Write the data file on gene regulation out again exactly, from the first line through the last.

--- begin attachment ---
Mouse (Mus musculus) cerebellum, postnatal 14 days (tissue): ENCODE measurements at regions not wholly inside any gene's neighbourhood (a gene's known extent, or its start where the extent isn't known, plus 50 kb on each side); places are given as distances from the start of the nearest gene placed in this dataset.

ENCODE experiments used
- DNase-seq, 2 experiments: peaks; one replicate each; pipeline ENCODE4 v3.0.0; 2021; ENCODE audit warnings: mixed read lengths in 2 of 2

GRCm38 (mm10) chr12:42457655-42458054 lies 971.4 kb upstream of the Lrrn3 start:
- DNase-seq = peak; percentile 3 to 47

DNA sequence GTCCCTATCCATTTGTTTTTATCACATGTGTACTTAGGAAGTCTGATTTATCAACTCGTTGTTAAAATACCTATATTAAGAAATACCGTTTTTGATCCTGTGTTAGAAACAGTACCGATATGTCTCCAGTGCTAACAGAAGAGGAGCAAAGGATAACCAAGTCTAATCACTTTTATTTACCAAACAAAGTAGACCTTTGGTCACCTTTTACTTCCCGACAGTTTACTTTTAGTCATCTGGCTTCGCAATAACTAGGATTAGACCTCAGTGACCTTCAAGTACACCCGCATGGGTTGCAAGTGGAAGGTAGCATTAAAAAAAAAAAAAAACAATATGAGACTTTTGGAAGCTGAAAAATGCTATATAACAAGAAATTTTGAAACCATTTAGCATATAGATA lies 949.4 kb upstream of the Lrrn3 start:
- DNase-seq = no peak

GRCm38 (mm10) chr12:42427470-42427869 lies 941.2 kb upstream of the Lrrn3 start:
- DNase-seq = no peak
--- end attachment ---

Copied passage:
Mouse (Mus musculus) cerebellum, postnatal 14 days (tissue): ENCODE measurements at regions not wholly inside any gene's neighbourhood (a gene's known extent, or its start where the extent isn't known, plus 50 kb on each side); places are given as distances from the start of the nearest gene placed in this dataset.

ENCODE experiments used
- DNase-seq, 2 experiments: peaks; one replicate each; pipeline ENCODE4 v3.0.0; 2021; ENCODE audit warnings: mixed read lengths in 2 of 2

GRCm38 (mm10) chr12:42457655-42458054 lies 971.4 kb upstream of the Lrrn3 start:
- DNase-seq = peak; percentile 3 to 47

DNA sequence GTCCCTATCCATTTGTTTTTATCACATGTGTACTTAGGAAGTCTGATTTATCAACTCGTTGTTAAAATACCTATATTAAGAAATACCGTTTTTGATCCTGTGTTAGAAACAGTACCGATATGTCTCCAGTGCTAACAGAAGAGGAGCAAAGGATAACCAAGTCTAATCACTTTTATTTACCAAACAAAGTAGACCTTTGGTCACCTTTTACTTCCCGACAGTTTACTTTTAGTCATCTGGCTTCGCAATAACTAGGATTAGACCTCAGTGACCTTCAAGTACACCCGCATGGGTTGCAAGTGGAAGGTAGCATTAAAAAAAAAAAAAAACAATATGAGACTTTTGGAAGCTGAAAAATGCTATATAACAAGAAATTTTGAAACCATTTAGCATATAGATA lies 949.4 kb upstream of the Lrrn3 start:
- DNase-seq = no peak

GRCm38 (mm10) chr12:42427470-42427869 lies 941.2 kb upstream of the Lrrn3 start:
- DNase-seq = no peak